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While Hollywood continued to churn out generic blockbusters led by superheroes and toys, the year's best movies explored what mattered most to us: Love, grief, fear, and the enjoyment of the movies themselves.

1. "Beginners" • "This is what love feels like," says Oliver (Ewan McGregor), the gentle graphic artist who watches as his septuagenarian father, Hal (Christopher Plummer), starts his life over as a gay man at the same time he's diagnosed with cancer. The life lessons from Hal, who's learning to live just as he learns he's dying, later inform Oliver's romance with a free-spirited actress (played by Mélanie Laurent). Writer-director Mike Mills, impishly lifting from his own life's story, creates a brilliantly precise and emotionally universal drama that shows us that love is all in the details.

2. "The Artist" • Writer-director Michel Hazanavicius' valentine to the power of movies takes a lot of risks — it's silent (mostly), black and white (completely) and led by a French star, the dashing and expressive Jean Dujardin, whom the rest of the world has never heard of. And, magically, it works like a dream.

3. "Contagion" • So this is how the world nearly ends, not with a bang but by a virus. Steven Soderbergh combines documentary-like immediacy and an all-star cast (starting with Gwyneth Paltrow, dead in the first 10 minutes) to dramatize how governments and everyday people would react to a flu pandemic.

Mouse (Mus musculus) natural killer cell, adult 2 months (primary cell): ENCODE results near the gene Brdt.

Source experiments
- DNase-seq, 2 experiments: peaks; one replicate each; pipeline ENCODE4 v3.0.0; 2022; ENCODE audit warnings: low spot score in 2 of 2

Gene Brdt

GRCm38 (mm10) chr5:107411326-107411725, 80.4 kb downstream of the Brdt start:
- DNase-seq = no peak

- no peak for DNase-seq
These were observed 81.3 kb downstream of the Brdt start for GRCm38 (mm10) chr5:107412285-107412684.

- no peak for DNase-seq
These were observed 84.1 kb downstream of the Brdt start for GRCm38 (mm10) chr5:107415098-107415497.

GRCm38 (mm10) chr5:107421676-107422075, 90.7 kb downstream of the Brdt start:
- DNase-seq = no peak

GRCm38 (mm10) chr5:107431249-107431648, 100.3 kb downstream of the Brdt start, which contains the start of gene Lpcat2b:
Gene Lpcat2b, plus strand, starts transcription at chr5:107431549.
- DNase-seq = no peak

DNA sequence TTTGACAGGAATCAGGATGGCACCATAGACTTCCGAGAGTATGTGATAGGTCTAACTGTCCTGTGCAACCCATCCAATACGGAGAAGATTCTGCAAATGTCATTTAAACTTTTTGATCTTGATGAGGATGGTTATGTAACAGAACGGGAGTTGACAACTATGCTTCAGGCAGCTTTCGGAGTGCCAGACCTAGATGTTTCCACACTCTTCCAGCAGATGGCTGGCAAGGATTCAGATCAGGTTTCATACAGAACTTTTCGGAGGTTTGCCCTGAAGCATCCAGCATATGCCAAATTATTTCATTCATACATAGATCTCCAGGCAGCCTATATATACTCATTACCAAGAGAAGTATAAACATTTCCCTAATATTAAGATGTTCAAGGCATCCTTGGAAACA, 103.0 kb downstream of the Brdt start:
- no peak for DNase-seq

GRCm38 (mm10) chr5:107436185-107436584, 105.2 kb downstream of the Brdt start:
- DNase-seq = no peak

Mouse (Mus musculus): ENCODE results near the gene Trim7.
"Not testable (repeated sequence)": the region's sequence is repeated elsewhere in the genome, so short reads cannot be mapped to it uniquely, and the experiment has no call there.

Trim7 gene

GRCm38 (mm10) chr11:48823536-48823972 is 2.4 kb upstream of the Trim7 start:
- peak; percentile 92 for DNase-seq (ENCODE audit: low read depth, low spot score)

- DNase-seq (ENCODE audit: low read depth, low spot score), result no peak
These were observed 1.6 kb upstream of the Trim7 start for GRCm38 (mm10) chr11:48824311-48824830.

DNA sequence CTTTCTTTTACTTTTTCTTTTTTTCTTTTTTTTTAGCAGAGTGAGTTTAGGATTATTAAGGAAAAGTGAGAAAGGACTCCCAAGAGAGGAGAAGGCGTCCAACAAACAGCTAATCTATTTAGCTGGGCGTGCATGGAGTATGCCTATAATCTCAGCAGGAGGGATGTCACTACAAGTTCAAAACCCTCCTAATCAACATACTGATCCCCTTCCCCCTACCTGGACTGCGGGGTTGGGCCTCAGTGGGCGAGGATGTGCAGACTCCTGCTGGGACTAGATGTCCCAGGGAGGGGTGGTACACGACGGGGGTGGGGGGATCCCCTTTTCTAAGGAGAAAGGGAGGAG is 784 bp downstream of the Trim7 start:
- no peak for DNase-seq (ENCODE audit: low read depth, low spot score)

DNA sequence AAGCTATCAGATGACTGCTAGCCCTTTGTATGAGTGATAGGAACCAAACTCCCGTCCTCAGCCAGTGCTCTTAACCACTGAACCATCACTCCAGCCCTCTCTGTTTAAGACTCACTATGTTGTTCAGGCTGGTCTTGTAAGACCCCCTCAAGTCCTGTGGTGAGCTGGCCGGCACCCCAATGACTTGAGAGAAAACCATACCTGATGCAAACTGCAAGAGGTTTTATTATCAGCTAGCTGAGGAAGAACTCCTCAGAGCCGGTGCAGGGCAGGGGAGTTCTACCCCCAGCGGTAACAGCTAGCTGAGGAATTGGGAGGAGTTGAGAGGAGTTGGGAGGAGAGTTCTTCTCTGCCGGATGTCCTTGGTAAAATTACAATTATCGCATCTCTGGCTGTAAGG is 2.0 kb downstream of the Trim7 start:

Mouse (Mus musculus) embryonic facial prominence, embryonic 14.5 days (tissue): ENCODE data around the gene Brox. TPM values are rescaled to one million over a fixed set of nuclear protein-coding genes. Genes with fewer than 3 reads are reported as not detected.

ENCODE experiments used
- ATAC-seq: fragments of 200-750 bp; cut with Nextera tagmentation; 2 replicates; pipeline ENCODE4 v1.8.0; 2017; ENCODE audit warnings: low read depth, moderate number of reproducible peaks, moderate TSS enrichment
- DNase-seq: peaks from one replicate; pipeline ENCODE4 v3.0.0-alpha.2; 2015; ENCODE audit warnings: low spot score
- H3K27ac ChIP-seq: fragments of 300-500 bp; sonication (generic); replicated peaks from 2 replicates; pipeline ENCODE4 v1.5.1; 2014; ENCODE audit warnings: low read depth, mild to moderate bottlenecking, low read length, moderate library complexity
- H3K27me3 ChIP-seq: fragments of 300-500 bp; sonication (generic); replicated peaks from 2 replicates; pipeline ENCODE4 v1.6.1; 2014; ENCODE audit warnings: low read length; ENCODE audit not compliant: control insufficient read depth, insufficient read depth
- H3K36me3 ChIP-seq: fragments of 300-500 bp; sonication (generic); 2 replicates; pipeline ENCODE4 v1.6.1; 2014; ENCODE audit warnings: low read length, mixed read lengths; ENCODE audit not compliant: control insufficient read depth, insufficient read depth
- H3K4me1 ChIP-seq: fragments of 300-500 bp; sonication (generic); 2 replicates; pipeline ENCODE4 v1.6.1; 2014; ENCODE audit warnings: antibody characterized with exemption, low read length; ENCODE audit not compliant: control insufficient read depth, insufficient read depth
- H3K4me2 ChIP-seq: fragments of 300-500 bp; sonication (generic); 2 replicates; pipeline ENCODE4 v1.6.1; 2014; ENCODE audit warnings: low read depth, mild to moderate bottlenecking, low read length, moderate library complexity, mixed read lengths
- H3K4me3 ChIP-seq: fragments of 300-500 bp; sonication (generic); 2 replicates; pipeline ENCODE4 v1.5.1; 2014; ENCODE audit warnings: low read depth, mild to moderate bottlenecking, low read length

4. "Another Earth" • Newcomers Mike Cahill and Brit Marling (he directed, she stars, both wrote) gracefully employ a classic science-fiction idea — a planet parallel to our own — to explore themes of grief and renewal, as Marling's young woman tries to atone for ruining the life of a professor (William Mapother).

5. "Cave of Forgotten Dreams" • The best case of a master filmmaker experimenting with 3-D isn't Martin Scorsese's "Hugo," but Werner Herzog's luminous documentary that takes us inside a cave in southern France where early human artwork is perfectly preserved — and provides an amazing record of humanity's time on Earth.

6. "Super 8" • Middle-schoolers circa 1979 make an amateur zombie movie and end up uncovering a real government conspiracy, as writer-director J.J. Abrams frames a riveting thriller around the ideas of childhood wonder and the joy of filmmaking.

7. "The Last Lions" • Dereck and Beverly Joubert have spent years chronicling the endangered lion population in Botswana's Okavango Delta, and the compelling footage they capture in this documentary forms a powerful narrative of maternal ferocity.

8. "The Adjustment Bureau" • Destiny, free will and true love collide in director-writer George Nolfi's smart and sweet adaptation of Philip K. Dick's novella, in which a promising politician (Matt Damon) falls for a dancer (Emily Blunt) to the consternation of the fedora-wearing angels watching over us all.

9. "Moneyball" • The score that matters in baseball, director Bennett Miller's funny and insightful movie tells us, is how big a payroll a team pays. That is, until Billy Beane (charmingly played by Brad Pitt) comes along to rewrite the rules and turn the small-market Oakland A's into contenders.

10. "Martha Marcy May Marlene" • A shattering performance by newcomer Elizabeth Olsen (who will no longer be identified as Mary-Kate and Ashley's sister) propels writer-director Sean Durkin's debut about a fragile young woman being drawn into — and later escaping from — a charismatic cult leader (chillingly played by John Hawkes).